Growth fears weigh on markets; City demands Brexit progress – business…


The foreign exchange dealing room of the KEB Hana Bank headquarters in Seoul, South Korea.

The foreign exchange dealing room of the KEB Hana Bank headquarters in Seoul, South Korea. Photograph: Ahn Young-joon/AP

Good morning, and welcome to our rolling coverage of the world economy, the financial markets, the eurozone and business.

Growth worries are weighing on the markets again today, as the International Monetary Fund warns that the global economy remains fragile.

The IMF, whose spring meetings with the World Bank begin in Washington this week, is worried that the global economic expansion is slowing — and vulnerable to a painful slump.

As Tobias Adrian, head of the IMF’s monetary and capital markets department, put it:


“After years of economic expansion, global growth is slowing, sparking concerns about a deeper downturn.”

IMF chief economist Gita Gopinath warned that a plethora of risks could drag growth lower this year, from trade wars to a Chinese ‘hard landing’.

She says:


Tensions in trade policy could flare up again and play out in other areas (such as the auto industry), with large disruptions to global supply chains. Growth in systemic economies such as the euro area and China may surprise on the downside, and the risks surrounding Brexit remain heightened.

A deterioration in market sentiment could rapidly tighten financing conditions in an environment of large private and public sector debt in many countries, including sovereign-bank doom loop risks.

Gopinath called for politicians to consider launching synchronised fiscal stimulus measures if these risks materialise — rather than simply rely on central banks to bail them out again.

The Fund also warned that central bankers are risking a new financial crisis by pumping up short-term growth rates:

America’s central bank, the Federal Reserve, also struck a cautious tone overnight. The minutes of its latest meeting showed that policymakers see “significant uncertainties” as they try to juggle monetary policy.

Asian markets have fallen in response, with China’s main markets down 1.7% in late trading.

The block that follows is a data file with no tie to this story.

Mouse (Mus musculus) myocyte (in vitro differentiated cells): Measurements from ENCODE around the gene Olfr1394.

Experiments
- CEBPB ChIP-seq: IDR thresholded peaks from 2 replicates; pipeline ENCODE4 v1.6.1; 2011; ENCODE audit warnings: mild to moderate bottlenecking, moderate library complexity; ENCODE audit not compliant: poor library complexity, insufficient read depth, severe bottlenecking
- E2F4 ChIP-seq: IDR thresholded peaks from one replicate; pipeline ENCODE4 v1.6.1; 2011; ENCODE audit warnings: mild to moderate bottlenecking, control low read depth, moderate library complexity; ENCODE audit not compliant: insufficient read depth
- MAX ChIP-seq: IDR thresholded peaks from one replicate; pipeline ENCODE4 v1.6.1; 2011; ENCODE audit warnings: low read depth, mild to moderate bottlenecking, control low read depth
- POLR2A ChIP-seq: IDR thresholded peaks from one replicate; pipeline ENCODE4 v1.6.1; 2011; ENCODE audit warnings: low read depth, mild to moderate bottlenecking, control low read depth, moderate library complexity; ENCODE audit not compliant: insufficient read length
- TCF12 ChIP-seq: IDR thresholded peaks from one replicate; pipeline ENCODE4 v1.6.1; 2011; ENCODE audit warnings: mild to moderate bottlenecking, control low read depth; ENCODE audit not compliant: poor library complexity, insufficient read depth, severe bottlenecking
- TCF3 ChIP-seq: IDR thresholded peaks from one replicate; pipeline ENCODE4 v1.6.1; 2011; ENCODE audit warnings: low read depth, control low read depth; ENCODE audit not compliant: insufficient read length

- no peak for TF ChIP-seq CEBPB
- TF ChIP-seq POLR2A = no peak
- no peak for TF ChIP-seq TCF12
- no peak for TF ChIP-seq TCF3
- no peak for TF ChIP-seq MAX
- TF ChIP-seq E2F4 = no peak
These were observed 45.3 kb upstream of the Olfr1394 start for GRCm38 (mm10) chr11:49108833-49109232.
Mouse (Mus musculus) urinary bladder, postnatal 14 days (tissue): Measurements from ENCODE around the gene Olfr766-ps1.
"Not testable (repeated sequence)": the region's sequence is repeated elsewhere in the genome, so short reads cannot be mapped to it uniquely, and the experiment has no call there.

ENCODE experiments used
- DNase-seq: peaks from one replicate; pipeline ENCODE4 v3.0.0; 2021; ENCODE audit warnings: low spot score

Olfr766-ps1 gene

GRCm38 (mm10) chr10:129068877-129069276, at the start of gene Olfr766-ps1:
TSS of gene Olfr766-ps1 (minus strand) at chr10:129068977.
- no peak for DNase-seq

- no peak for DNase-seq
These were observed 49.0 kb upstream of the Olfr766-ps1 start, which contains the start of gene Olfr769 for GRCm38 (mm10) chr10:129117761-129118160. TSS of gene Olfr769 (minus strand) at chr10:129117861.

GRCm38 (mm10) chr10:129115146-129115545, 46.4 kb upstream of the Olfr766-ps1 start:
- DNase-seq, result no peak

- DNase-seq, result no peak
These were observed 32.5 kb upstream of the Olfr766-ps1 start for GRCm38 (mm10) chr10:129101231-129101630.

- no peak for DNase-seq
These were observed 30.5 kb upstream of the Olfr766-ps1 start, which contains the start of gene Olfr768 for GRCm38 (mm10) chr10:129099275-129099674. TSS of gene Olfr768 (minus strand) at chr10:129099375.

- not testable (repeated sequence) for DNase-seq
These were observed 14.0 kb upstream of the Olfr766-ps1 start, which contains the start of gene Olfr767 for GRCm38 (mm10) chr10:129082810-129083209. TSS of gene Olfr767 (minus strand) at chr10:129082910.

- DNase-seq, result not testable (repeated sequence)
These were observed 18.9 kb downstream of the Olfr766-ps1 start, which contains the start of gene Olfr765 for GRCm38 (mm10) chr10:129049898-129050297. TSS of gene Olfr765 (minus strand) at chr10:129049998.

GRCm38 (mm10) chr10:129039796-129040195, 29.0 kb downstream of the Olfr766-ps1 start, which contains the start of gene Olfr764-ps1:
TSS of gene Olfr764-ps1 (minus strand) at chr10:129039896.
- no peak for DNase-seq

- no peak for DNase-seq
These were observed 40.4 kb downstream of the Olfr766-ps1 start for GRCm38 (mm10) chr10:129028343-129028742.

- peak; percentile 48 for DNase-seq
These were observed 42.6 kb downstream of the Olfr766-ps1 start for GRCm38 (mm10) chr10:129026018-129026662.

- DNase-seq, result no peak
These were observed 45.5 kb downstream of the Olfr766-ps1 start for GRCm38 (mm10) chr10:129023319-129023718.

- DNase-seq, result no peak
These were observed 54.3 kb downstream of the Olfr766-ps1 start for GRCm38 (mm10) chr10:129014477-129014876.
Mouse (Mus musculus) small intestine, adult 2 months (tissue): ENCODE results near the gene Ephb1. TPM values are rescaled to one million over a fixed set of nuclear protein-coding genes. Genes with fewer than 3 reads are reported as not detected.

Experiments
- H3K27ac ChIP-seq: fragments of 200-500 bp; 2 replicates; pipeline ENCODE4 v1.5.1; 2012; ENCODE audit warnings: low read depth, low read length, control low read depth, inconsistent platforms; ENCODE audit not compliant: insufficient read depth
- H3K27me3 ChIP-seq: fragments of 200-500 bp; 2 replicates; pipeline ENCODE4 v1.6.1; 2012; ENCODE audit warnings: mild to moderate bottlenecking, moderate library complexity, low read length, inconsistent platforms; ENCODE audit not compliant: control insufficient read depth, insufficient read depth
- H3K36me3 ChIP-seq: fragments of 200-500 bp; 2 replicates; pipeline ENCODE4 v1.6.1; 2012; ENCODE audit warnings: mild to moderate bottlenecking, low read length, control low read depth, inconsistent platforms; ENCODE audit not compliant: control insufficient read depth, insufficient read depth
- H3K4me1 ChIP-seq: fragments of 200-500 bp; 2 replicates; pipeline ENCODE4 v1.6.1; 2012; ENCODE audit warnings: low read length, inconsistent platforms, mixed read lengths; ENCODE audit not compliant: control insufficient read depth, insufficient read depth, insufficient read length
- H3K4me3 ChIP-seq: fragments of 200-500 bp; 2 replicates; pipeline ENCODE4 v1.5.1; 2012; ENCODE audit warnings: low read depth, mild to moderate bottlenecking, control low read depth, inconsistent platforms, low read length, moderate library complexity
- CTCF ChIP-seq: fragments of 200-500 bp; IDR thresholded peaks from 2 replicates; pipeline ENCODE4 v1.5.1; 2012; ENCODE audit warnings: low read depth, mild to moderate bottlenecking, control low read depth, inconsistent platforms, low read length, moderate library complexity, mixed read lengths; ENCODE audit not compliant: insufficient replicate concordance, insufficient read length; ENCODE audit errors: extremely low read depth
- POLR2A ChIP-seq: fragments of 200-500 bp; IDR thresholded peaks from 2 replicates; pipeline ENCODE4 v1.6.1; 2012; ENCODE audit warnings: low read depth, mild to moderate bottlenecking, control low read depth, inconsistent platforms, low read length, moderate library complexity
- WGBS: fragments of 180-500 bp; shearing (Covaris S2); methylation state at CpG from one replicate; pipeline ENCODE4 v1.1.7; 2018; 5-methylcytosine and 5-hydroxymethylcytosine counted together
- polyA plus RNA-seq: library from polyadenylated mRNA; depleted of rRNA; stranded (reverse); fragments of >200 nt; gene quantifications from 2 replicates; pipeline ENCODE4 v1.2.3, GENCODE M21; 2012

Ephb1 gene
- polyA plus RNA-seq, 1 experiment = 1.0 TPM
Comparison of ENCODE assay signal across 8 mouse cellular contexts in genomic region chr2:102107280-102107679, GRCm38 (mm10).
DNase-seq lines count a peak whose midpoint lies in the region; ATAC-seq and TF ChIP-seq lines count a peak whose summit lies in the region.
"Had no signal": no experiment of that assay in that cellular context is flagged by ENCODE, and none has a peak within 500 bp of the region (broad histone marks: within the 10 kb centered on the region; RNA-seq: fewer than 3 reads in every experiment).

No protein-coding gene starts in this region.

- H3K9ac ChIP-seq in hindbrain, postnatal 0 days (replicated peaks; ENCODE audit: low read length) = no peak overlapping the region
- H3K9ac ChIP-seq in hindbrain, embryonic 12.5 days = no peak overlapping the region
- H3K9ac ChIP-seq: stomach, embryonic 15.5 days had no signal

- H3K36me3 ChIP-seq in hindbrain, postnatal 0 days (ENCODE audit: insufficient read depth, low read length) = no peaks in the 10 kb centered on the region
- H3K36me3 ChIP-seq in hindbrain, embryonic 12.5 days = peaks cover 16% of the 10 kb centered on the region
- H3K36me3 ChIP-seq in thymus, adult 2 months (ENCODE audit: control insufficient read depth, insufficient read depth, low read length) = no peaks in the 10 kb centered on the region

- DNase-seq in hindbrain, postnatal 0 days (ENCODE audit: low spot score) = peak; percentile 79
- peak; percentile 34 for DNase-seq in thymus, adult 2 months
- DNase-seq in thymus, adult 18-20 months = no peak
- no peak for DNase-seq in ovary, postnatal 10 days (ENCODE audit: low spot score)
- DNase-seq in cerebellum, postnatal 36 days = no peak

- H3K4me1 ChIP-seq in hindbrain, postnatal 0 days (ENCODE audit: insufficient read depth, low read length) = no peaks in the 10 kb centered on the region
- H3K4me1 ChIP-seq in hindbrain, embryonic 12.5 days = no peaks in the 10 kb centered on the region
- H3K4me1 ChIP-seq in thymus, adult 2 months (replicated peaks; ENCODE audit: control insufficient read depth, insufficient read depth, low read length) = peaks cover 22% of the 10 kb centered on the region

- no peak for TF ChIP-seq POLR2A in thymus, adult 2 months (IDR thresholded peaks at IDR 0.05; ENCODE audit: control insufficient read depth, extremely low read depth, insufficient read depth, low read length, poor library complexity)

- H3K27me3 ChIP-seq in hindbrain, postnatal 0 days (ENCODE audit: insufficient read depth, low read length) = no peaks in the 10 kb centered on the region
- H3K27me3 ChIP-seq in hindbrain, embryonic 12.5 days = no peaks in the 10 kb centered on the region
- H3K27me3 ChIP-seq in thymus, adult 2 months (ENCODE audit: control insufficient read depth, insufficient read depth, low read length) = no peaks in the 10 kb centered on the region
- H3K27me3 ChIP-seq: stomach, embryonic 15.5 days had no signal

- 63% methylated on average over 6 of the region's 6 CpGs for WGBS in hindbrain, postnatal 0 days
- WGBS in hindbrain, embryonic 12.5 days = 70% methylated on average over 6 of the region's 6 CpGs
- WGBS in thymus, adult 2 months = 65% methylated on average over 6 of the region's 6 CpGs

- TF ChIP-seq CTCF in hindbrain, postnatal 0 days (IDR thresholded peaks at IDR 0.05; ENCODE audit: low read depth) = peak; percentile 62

We’ll hear more from the IMF today, when managing director Christine Lagarde holds a press conference to formally open its Spring Meeting in Washington.

Also coming up today

When UK business leaders and City investors went to bed last night, they couldn’t be quite certain that Britain wouldn’t crash out of the European Union on Friday. Today, they’ve woken up to the news that Brexit has been delayed until Halloween…..and possibly longer still.

British Prime Minister Theresa May speaking after the special EU summit on Brexit last night.

British Prime Minister Theresa May speaking after the special EU summit on Brexit last night. Photograph: Julien Warnand/EPA

After talking long into the night, EU leaders agreed to offer the UK an extension on article 50 until 31 October; an offer Theresa May grasped firmly.

Britain will also be tested on its progress in June, and there’s still a chance that Brexit could happen earlier if parliament passes the Withdrawal Bill.

Brexit pushed business leaders to the end of their tether some months ago, so there’s no appetite for yet more uncertainty.

Carolyn Fairbairn, CBI Director-General, is pleading with Westminster to end the crisis.


“This new extension means that an imminent economic crisis has been averted, but it needs to mark a fresh start. More of the same will just mean more chaos this autumn.

“Businesses will today be adjusting their no deal plans, not cancelling them.

“For the good of jobs and communities across the country, all political leaders must use the time well. Sincere cross-party collaboration must happen now to end this crisis.”

The agenda

  • 1.30pm BST: US weekly jobless figures
  • 2.30pm BST: IMF managing director Christine Lagarde holds press conference



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